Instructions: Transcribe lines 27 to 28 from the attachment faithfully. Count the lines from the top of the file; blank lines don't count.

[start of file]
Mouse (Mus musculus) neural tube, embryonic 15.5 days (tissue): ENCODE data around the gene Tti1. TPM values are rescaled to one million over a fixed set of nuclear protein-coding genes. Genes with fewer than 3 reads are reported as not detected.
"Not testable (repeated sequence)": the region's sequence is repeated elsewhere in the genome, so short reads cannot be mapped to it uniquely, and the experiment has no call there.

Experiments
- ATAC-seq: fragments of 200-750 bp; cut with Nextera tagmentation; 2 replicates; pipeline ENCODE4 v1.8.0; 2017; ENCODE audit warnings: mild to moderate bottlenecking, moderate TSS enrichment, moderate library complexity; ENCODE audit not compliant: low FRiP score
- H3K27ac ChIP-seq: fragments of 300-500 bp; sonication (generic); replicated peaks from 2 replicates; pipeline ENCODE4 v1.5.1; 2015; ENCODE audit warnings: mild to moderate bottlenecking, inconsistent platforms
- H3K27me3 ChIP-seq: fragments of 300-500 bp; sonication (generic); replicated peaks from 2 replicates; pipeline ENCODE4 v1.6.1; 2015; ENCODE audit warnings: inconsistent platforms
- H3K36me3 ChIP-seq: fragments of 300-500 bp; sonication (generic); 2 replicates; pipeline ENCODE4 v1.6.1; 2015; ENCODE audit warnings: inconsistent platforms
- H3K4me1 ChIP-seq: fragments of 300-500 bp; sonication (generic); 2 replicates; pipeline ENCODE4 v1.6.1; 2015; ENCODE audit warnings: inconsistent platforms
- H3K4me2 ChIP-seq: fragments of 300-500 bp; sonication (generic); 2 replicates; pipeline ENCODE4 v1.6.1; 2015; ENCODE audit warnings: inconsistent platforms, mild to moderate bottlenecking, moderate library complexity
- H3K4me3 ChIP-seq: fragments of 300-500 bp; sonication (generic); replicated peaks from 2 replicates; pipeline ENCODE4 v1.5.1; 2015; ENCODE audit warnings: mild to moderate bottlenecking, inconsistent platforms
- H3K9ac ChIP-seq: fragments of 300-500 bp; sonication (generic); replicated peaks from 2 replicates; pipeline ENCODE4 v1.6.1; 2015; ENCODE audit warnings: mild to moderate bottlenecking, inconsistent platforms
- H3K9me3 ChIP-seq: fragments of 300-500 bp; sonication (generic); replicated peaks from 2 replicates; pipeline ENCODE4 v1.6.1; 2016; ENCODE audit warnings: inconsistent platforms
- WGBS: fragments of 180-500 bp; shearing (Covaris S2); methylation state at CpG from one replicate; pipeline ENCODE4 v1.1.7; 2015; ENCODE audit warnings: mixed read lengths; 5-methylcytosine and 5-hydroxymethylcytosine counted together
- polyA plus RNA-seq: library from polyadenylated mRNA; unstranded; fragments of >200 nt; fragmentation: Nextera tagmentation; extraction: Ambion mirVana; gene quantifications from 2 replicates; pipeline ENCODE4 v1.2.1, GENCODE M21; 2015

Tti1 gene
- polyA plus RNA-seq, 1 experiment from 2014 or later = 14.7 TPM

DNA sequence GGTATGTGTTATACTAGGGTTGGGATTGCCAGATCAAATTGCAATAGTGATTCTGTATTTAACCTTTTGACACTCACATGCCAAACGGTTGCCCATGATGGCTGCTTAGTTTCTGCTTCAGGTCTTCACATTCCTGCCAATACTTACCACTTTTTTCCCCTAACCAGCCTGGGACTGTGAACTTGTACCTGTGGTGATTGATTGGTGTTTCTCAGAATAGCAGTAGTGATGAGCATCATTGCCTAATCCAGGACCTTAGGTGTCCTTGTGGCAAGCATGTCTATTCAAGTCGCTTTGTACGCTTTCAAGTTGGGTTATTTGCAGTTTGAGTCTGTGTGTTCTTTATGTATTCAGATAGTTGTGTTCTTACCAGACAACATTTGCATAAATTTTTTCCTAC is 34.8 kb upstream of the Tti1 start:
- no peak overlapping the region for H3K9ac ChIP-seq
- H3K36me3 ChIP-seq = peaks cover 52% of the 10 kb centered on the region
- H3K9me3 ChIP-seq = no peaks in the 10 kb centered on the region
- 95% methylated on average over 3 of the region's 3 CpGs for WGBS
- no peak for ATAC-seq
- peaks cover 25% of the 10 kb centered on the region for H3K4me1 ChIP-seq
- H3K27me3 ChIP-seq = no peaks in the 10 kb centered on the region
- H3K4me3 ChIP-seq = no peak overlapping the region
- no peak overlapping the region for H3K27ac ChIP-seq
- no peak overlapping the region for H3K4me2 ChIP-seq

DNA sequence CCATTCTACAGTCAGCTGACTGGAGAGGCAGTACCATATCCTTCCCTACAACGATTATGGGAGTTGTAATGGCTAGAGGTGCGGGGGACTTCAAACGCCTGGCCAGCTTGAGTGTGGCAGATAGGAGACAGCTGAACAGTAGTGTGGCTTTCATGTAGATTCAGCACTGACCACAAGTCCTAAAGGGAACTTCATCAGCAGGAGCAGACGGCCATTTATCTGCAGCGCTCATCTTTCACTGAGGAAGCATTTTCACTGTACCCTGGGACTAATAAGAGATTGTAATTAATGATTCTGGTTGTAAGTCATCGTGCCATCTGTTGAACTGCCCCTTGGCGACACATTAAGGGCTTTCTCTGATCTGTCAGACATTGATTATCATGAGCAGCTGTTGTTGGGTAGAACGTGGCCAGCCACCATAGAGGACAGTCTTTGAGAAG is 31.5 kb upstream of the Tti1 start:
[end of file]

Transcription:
- no peak overlapping the region for H3K4me2 ChIP-seq

DNA sequence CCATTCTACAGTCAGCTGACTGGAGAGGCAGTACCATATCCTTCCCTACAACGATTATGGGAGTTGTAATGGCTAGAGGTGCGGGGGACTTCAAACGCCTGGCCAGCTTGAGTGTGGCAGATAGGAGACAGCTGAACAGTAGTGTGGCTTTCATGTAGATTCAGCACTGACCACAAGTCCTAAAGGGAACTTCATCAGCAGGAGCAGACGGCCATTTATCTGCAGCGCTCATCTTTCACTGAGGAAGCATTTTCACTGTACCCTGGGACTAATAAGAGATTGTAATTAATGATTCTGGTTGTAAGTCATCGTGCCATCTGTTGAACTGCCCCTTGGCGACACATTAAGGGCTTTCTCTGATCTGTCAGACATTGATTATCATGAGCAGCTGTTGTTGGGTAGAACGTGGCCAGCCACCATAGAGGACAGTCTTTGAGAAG is 31.5 kb upstream of the Tti1 start: